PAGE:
Repeating Google Password Assistance notifications

Going on two weeks now, I am regularly receiving notifications from Google regarding password assistance and account recovery. I receive these notifications every two or three days in the forms of both email and SMS text messages.

Email Message

from:[email protected]
to: my-email-address
date: Mon, Jun 7, 2010 at 6:36 PM
subject: Google Password Assistance

To initiate the password reset process for your my-email-address Google Account, click the link below:

If clicking the link above doesn’t work, please copy and paste the URL in a new browser window instead.

If you’ve received this mail in error, it’s likely that another user entered your email address by mistake while trying to reset a password. If you didn’t initiate the request, you don’t need to take any further action and can safely disregard this email.

Thank you for using Google.

For questions or concerns about your account, please visit the Google Accounts Help Center at

This is a post-only mailing. Replies to this message are not monitored or answered.

SMS Message

Your Google Account recovery code is: some-numeric-code. If you did not request this code, you can safely ignore this message.

I was mildly concerned when I received the first Google Password Assistance notification. It was certainly possible that someone mistakenly entered my Google username instead of their own and eventually click on the password recovery link.

As a precaution, I went ahead and changed my Google account password; making it longer and even more complex than before. Not only did I feel better, changing my account password is something I should do more regularly anyway.

Unfortunately, this wasn’t a one-time mistake. Now that I’ve received six notifications in the past two weeks, I’m concerned that someone is actively attempting to hack, guess, phish, or otherwise can control of my Google account.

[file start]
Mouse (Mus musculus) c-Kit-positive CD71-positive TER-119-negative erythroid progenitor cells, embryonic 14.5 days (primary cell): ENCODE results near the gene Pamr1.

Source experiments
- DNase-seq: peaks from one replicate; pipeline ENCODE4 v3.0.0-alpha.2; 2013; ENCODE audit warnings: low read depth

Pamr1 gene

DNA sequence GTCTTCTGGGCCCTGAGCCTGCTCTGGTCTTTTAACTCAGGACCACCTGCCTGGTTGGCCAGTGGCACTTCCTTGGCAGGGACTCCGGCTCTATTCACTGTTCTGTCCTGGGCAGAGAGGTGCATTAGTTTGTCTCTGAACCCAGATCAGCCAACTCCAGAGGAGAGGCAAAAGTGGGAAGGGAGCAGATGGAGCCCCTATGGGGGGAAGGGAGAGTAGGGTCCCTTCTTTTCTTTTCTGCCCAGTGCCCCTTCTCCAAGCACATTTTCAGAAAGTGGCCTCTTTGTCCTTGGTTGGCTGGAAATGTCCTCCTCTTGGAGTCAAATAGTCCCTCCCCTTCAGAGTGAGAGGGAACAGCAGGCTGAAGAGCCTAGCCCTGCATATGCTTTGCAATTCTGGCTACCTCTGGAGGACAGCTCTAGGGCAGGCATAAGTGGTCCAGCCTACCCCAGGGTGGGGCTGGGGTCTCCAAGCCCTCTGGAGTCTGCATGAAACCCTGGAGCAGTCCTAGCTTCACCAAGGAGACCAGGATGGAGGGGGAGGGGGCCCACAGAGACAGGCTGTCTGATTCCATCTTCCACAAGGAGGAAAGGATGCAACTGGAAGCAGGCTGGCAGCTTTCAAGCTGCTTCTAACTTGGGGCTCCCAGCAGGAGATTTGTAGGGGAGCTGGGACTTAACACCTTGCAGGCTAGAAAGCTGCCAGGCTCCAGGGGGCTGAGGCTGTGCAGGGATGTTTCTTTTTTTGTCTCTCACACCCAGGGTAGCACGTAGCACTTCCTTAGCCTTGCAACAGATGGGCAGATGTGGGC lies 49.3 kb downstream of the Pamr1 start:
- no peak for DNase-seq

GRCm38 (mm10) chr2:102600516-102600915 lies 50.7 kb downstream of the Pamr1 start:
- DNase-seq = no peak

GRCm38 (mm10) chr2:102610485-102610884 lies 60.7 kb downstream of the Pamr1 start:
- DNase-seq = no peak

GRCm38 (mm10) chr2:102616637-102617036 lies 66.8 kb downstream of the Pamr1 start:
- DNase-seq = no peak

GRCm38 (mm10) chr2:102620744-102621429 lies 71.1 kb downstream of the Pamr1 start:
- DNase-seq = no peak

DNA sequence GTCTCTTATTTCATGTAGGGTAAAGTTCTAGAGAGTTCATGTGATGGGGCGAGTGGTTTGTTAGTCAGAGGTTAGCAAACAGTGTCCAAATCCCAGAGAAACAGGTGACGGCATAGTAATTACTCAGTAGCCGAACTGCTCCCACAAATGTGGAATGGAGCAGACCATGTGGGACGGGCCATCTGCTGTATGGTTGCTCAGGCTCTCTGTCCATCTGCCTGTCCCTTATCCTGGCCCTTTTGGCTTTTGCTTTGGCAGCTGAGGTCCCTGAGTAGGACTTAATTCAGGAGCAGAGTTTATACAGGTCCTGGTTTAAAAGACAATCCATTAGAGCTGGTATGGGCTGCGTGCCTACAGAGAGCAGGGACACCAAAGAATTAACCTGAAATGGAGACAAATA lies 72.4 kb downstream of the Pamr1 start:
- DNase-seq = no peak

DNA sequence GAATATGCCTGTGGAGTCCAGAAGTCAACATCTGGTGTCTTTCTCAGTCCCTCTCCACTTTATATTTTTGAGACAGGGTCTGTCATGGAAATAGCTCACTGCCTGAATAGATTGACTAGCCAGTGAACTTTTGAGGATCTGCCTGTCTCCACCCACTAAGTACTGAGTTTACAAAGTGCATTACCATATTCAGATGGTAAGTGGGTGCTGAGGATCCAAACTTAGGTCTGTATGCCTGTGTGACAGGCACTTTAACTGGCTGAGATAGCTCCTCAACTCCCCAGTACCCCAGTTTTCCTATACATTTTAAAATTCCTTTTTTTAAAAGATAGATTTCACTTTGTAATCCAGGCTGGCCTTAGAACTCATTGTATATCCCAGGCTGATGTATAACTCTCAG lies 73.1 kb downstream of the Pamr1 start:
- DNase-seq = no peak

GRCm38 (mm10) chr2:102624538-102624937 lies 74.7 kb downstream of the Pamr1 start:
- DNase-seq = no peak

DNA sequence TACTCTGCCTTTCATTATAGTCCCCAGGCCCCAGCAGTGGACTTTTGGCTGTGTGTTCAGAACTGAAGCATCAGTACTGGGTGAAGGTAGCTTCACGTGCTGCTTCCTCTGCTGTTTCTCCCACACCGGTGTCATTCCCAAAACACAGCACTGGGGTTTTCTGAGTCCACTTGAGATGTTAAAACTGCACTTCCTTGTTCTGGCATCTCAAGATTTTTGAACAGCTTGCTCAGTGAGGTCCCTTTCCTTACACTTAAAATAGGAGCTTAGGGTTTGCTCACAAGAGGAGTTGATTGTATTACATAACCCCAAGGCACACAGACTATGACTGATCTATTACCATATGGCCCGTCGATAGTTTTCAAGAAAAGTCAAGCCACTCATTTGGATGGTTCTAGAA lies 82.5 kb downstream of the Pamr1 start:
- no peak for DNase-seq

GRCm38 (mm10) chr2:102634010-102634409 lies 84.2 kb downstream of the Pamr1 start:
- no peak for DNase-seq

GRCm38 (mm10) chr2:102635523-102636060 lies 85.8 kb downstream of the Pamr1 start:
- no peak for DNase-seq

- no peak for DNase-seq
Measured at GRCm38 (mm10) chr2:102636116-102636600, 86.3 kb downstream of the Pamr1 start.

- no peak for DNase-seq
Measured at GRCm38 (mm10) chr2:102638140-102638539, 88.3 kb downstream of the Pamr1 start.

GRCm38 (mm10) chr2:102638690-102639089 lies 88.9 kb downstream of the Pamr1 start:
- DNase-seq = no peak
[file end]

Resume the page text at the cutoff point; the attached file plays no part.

I visited Google’s Help Desk on this topic, which wrote:

The Gmail Team isn’t able to provide you with information about attempted logins including, but not limited to, the IP address from which the attempted login was made, and the time and date attempted logins occurred.

Unfortunately, it appears there’s nothing more that I can do to better protect myself than to simply change my password. I feel helpless.

It’s coming home every day and seeing evidence that someone attempted to break into your house. Perhaps you’d find their lock-picking tools on your front door step one day and their fingerprints on your sliding glass door the next day. But until you find evidence that the bugler was in your living room, no crime has been committed.

I understand Google’s plight. I’m sure thousands of users forget their passwords every day. If Google didn’t have a highly engineered and automated self-help password recovery process, they wouldn’t be able to keep up with these requests in an affordable way.

But I still feel hopeless. It would be nice if Google provided a way for me to report this suspicious activity and perhaps temporarily raise the security level of my account.

Google should create a “fraud alert” feature that I user could place on their own account much the same way we can do for our credit reports.

During my Google “fraud alert” period, perhaps my account would require two levels of authentication (two passwords, password and a text message code, etc.) or access would be limited to a small range of IP addresses that historically access my account.

Just about any added measure of security would make me feel better and more secure.

3 replies on “Repeating Google Password Assistance notifications”

  1. Two weeks have passed and I’m still receiving notifications from Google of password recovery attempts being made to my account. Today I received two of the “Your Google Account recovery code is …” text/SMS messages.

  2. Have an angry ex?

    I haven’t received nearly the frequency you have but I’ve received them in the past and you’re right, it’s a bit stress-inducing. I changed my password to a stronger one and modified the security question to be safe.

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